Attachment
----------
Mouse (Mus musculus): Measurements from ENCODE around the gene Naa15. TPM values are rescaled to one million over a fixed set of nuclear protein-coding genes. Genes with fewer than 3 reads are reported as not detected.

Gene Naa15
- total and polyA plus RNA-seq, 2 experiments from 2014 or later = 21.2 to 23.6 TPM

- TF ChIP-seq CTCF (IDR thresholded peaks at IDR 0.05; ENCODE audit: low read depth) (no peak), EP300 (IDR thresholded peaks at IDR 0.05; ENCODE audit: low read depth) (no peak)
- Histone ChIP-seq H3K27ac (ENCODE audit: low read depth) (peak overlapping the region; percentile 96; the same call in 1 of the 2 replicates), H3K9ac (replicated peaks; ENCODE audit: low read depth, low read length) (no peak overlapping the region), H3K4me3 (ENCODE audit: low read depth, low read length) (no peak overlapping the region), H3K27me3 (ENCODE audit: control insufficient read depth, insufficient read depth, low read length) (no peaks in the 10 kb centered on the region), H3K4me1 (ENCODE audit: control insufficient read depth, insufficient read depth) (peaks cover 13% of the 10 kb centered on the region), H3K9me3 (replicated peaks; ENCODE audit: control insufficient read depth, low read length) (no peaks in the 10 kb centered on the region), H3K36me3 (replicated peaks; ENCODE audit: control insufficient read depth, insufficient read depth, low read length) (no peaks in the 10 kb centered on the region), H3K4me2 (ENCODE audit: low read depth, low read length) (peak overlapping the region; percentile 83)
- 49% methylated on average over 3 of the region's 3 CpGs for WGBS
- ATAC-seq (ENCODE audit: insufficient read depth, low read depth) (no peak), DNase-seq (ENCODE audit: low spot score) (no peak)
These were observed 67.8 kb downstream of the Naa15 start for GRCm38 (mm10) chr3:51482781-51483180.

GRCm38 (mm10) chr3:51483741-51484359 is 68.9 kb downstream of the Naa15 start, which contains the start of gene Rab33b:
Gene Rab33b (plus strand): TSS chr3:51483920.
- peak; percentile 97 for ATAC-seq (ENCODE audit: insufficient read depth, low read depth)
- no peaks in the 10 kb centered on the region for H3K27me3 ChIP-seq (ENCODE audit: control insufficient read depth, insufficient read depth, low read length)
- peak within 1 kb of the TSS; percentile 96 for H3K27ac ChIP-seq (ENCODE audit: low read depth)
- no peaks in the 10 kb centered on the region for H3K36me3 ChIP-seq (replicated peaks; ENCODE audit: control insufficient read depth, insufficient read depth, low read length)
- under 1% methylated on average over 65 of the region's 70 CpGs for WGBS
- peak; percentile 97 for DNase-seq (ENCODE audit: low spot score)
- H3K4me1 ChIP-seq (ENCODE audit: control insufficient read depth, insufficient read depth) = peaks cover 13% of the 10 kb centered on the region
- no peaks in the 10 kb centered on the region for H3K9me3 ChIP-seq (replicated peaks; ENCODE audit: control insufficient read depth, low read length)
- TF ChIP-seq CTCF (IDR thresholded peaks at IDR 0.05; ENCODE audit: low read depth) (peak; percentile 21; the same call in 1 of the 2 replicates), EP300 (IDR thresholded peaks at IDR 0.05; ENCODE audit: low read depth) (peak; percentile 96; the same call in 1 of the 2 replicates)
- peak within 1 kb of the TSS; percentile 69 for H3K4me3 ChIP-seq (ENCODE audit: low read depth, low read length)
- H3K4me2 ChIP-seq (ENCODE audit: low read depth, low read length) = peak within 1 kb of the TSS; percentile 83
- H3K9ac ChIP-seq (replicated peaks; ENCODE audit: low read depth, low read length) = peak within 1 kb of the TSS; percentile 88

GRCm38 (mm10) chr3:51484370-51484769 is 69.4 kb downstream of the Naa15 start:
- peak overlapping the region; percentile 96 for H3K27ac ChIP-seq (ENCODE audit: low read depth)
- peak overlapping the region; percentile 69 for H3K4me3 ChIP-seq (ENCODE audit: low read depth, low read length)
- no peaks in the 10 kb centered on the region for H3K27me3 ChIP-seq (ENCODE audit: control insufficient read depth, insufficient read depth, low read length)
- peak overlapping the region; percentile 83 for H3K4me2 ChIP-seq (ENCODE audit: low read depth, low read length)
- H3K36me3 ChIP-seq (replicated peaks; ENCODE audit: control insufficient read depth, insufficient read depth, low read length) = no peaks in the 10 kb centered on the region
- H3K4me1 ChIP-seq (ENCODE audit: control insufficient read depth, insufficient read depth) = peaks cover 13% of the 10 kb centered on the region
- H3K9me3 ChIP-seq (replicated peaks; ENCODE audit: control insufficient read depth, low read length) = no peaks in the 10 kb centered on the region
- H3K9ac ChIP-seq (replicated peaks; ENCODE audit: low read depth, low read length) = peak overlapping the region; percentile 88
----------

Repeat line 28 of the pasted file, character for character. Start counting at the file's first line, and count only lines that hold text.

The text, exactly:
- H3K36me3 ChIP-seq (replicated peaks; ENCODE audit: control insufficient read depth, insufficient read depth, low read length) = no peaks in the 10 kb centered on the region